What John Mackey can learn from John Wayne

July 19, 2007: 9:14 AM ET

wayne.jpgI just finished watching "She Wore A Yellow Ribbon," John Ford's valentine to the U.S. Cavalry. It's a good movie, not a great one, not the equal of "Stagecoach" or "The Man Who Shot Liberty Valance," both of which serve less cheese with their meat. I've been watching Ford westerns lately because they had an enormous impact on the Japanese samurai movies of the 1950s, which in many ways offer the greatest explorations of corporate life ever, equal to Shakespeare's plays in their understanding of organizational behavior. Watch Kurasawa's "Sanjuro" sometime if you want to see what I mean. The last five minutes, in its exquisite mix of swift violence and perfectly replicate at least one Board meeting I recall from the late 1990s.

Be that as it may. In "She Wore A Yellow Ribbon" John Wayne delivers a nugget that precisely mirrors a comment that just came in from Me Again of Seattle, who I'm guessing is writing to me under a fake name, like most of you do. Me Again's observation was about my thoughts on the subject of John Mackey, the green, leafy head of Whole Foods (WFMI), who was caught pumping his corporate mojo on a chat board under an anagram of his wife's name. "He should of never apologized for what he did," writes Mr. or Ms. Again. "If you are going to do something like that, one should never apologize and by doing so is admitting to guilt on something that he shouldn't have to admit guilt for. We live in a country built on free speech."

Free speech? Whatever. If anything, the quality of speech on the web goes beyond freedom into license. The real issue in our vast and thorny media culture is the utility of apology. And on that matter, my belief is more clearly set forth by the Duke to a raw recruit: "Never say yer sorry, Mister," he growls. "It's a sign of weakness."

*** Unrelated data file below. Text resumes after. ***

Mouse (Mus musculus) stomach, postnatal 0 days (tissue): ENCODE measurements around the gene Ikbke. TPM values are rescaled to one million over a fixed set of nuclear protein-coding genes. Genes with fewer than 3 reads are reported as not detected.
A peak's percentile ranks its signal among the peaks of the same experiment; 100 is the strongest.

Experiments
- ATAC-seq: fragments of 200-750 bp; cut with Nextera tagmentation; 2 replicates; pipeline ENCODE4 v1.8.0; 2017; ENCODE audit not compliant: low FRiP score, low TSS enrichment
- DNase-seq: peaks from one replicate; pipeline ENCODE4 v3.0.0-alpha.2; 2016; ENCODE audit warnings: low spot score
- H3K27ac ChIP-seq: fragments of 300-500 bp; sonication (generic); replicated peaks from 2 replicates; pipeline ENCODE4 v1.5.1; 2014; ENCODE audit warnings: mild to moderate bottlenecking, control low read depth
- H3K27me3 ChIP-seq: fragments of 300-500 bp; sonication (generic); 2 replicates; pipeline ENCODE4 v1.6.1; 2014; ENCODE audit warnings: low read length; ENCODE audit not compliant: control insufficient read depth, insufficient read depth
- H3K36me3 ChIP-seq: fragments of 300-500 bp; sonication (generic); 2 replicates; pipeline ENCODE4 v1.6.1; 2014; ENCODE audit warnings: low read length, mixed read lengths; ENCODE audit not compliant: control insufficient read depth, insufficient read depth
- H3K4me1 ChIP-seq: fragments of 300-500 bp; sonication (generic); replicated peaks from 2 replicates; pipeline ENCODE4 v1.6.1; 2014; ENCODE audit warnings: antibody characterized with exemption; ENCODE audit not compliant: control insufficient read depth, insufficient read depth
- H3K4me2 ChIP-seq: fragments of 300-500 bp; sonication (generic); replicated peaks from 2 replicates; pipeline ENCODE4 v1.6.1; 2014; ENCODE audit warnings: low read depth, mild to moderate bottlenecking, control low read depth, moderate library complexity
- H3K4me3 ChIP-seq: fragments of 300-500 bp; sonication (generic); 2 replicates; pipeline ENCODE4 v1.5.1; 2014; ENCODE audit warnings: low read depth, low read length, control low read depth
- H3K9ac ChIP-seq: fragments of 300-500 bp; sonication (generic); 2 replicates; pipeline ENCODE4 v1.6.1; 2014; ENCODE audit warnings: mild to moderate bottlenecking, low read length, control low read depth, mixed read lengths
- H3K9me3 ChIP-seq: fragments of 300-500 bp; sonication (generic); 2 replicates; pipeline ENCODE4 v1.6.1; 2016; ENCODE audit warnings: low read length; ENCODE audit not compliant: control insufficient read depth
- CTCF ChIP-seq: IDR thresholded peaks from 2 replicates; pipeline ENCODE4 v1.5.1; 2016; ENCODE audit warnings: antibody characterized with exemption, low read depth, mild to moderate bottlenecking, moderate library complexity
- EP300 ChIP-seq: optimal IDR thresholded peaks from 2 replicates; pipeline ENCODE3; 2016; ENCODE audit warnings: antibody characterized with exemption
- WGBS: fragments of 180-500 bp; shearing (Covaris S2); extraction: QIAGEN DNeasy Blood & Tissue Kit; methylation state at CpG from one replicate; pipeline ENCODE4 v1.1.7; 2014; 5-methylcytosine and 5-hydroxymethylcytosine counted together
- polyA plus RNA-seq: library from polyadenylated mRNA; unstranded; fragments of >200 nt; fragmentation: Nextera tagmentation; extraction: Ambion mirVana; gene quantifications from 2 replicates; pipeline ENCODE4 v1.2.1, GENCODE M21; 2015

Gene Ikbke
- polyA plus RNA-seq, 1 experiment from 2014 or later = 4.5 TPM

We live in an culture of apology. Apology, sometimes tearful, sometimes not, followed by rehab of some kind, usually, or a highly publicized prison stay, and after that a certain pleasant amnesia as we all turn our attention to new miscreancies we can feast on. At times, these apologies are enough, and many naughty boys and girls are reinstated, if we like them, or they are pretty, or good enough copy. That's the way it's supposed to work, anyway.

More often these days, though, the reward for apology seems to be a higher level of punishment for he or she who shows a pink, tender underside to the beast. The cycle has shifted. Apologies seem to enrage the creature, not mollify it, until the sorry apologizer spirals down into the doom that his or her weakness virtually demanded.

The big maw isn't satisfied by a simple "I'm sorry" anymore. Perhaps only the kind of apology that will be accepted at this point is the samurai version explored in the classic Japanese movies I love, where all the blood is black on white, the moment when the hero or villain, in recognition of fate or his own misdeeds, quite literally falls on his sword and reels back into good grace with his guts falling out all over his hands. Whoops! Ouch. All is well.

Those who don't apologize do better, I think, all things considered. Two individuals come to mind who might have apologized if they listened to the wrong advisers. The first is Barry Bonds. He's the only player who has suffered under intense scrutiny on the use of performance enhancing drugs and did not buckle. All the others who have, who stepped forward, talked with Congress, the press, their mommies? All toast. Did they in any way benefit from having unburdened themselves? They did not. And then there's our Commander in Chief. Many might say that in the course of his Presidency, he may have done some things for which he might have apologized. Katrina. WMDs. That kind of thing. But has he ever offered even the slightest sigh of remorse? Nope. And you know what? I think it's working for him. In 20 years, I expect to see history books that bear no resemblance to my perception of what's going on right now... because nobody has apologized for anything so far, and created that record.

I'm going to suggest that everybody who lives in the line of fire consider this strategy real serious, like. "Never say yer sorry, mister," no matter what stupid thing you've gotten yourself into. "It's a sign of weakness."

And weakness, my friends, is the one sin we just can't seem to forgive.

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